Responses to the crisis II

There’s an excellent expose in today’s Spectator of the origins of the the US sub-prime mortgage problem in the policies of the Clinton administration. A left-inspired attempt at social engineering by government pressurising the banks to abandon their traditional lending policies (only lend to people who have good prospects of repaying the loan) in favour of lending more to people on low incomes and minorities, and indeed giving preferential treatment to such persons.

This increased home ownership by encouraging about 2 million American families to take on debt they couldn’t afford. It was all right as long as they could refinance using the equity created by a booming market to do it.

We had something similar here with banks lending mega-multiples of salaries to fuel the biggest house price boom in memory. Gordon Brown, as Chancellor, did nothing whatever to stop it. Indeed, as I have pointed out above, he had a vested interest in stoking it for all it as worth because of the extra stamp duty and inheritance tax it brought in its wake.

What leftish governments were doing on both sides of the Atlantic was to blow more and more air into a bubble that was bound to burst as all previous ones have done. They used a variety of methods to persuade the banks to go along, from compliance units monitoring lending policies to adopting an inflation index (the CPI) which deliberately ignored house price inflation and requiring the Bank of England to set interest rates in accordance with that – ensuring a massive inflation of cheap credit.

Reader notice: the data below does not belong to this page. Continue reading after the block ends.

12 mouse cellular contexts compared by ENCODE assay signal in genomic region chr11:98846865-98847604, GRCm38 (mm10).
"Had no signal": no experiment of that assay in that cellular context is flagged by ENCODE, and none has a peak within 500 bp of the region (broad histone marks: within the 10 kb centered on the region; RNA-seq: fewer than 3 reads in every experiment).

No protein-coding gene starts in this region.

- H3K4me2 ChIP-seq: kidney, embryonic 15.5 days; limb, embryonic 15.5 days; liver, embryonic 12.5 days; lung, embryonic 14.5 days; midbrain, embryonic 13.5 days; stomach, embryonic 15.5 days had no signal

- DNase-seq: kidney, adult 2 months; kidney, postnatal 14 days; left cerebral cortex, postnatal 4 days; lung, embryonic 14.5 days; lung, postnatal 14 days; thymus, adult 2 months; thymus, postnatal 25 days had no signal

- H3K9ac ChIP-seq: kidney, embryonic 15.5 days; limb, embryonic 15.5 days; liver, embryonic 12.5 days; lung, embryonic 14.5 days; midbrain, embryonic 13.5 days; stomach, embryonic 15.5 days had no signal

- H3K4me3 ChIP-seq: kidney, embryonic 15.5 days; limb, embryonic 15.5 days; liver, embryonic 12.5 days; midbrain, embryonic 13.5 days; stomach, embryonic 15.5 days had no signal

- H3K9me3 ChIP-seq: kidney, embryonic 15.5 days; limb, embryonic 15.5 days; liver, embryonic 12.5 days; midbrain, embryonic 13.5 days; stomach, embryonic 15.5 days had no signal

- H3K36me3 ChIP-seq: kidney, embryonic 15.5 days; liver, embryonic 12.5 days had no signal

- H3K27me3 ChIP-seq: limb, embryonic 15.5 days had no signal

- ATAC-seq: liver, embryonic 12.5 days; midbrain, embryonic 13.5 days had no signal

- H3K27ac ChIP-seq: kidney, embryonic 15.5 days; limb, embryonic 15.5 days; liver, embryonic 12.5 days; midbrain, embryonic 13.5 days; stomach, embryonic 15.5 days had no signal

To paraphrrase ‘The Weakest Link’ ‘Gordon and Bill have been the weakest players in this round. But will the votes follow the facts?’


About pauljohnston

Elected as Conservative councillor in Surbiton Hill, Kingston upon Thames in 1998. Re-elected 2002 and 2006. Former parliamentary candidate in Lancashire and Birmingham. Ceased to be a Councillor (temporarily?) in 2010. Active among Residents' Associations in Surbiton Hill and among residents in social housing generally. Former teacher of History at St. Brendan's College Bristol and Head of History and Politics at the London Oratory School. Worked with Sutton Trust running summer schools for sixth formers at Oxford University from 1997-2000 aiming to improve uptake of places from pupils from state schools which sent very few applicants to Oxbridge.
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